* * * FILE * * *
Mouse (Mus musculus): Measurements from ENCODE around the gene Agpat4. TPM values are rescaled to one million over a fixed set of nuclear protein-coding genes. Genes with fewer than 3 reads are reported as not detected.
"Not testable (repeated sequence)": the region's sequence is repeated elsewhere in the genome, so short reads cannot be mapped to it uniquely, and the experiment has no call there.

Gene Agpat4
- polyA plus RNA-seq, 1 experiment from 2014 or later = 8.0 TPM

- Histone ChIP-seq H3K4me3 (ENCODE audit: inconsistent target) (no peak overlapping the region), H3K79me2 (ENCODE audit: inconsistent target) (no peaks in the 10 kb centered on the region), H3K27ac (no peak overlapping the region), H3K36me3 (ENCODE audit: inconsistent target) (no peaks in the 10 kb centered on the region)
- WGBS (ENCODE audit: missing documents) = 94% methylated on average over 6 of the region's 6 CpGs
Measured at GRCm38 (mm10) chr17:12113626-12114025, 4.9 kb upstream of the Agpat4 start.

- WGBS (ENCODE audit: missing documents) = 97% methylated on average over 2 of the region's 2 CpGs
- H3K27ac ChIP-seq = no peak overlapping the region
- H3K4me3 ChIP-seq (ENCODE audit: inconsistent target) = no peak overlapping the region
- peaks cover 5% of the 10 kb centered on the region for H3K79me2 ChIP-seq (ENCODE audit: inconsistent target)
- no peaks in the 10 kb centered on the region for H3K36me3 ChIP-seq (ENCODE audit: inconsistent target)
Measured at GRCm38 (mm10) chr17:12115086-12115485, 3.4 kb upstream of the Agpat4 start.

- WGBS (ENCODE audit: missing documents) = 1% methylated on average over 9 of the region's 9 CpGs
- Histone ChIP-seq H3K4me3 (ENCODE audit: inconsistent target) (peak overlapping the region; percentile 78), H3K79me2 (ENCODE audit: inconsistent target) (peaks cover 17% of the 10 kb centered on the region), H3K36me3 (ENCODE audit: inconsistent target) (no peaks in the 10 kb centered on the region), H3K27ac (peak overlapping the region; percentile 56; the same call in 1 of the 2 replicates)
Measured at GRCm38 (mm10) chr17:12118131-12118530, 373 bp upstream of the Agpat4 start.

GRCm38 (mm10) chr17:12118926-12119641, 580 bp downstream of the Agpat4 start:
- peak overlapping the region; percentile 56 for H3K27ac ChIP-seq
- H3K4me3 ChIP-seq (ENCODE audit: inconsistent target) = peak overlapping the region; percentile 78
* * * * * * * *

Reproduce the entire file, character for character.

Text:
Mouse (Mus musculus): Measurements from ENCODE around the gene Agpat4. TPM values are rescaled to one million over a fixed set of nuclear protein-coding genes. Genes with fewer than 3 reads are reported as not detected.
"Not testable (repeated sequence)": the region's sequence is repeated elsewhere in the genome, so short reads cannot be mapped to it uniquely, and the experiment has no call there.

Gene Agpat4
- polyA plus RNA-seq, 1 experiment from 2014 or later = 8.0 TPM

- Histone ChIP-seq H3K4me3 (ENCODE audit: inconsistent target) (no peak overlapping the region), H3K79me2 (ENCODE audit: inconsistent target) (no peaks in the 10 kb centered on the region), H3K27ac (no peak overlapping the region), H3K36me3 (ENCODE audit: inconsistent target) (no peaks in the 10 kb centered on the region)
- WGBS (ENCODE audit: missing documents) = 94% methylated on average over 6 of the region's 6 CpGs
Measured at GRCm38 (mm10) chr17:12113626-12114025, 4.9 kb upstream of the Agpat4 start.

- WGBS (ENCODE audit: missing documents) = 97% methylated on average over 2 of the region's 2 CpGs
- H3K27ac ChIP-seq = no peak overlapping the region
- H3K4me3 ChIP-seq (ENCODE audit: inconsistent target) = no peak overlapping the region
- peaks cover 5% of the 10 kb centered on the region for H3K79me2 ChIP-seq (ENCODE audit: inconsistent target)
- no peaks in the 10 kb centered on the region for H3K36me3 ChIP-seq (ENCODE audit: inconsistent target)
Measured at GRCm38 (mm10) chr17:12115086-12115485, 3.4 kb upstream of the Agpat4 start.

- WGBS (ENCODE audit: missing documents) = 1% methylated on average over 9 of the region's 9 CpGs
- Histone ChIP-seq H3K4me3 (ENCODE audit: inconsistent target) (peak overlapping the region; percentile 78), H3K79me2 (ENCODE audit: inconsistent target) (peaks cover 17% of the 10 kb centered on the region), H3K36me3 (ENCODE audit: inconsistent target) (no peaks in the 10 kb centered on the region), H3K27ac (peak overlapping the region; percentile 56; the same call in 1 of the 2 replicates)
Measured at GRCm38 (mm10) chr17:12118131-12118530, 373 bp upstream of the Agpat4 start.

GRCm38 (mm10) chr17:12118926-12119641, 580 bp downstream of the Agpat4 start:
- peak overlapping the region; percentile 56 for H3K27ac ChIP-seq
- H3K4me3 ChIP-seq (ENCODE audit: inconsistent target) = peak overlapping the region; percentile 78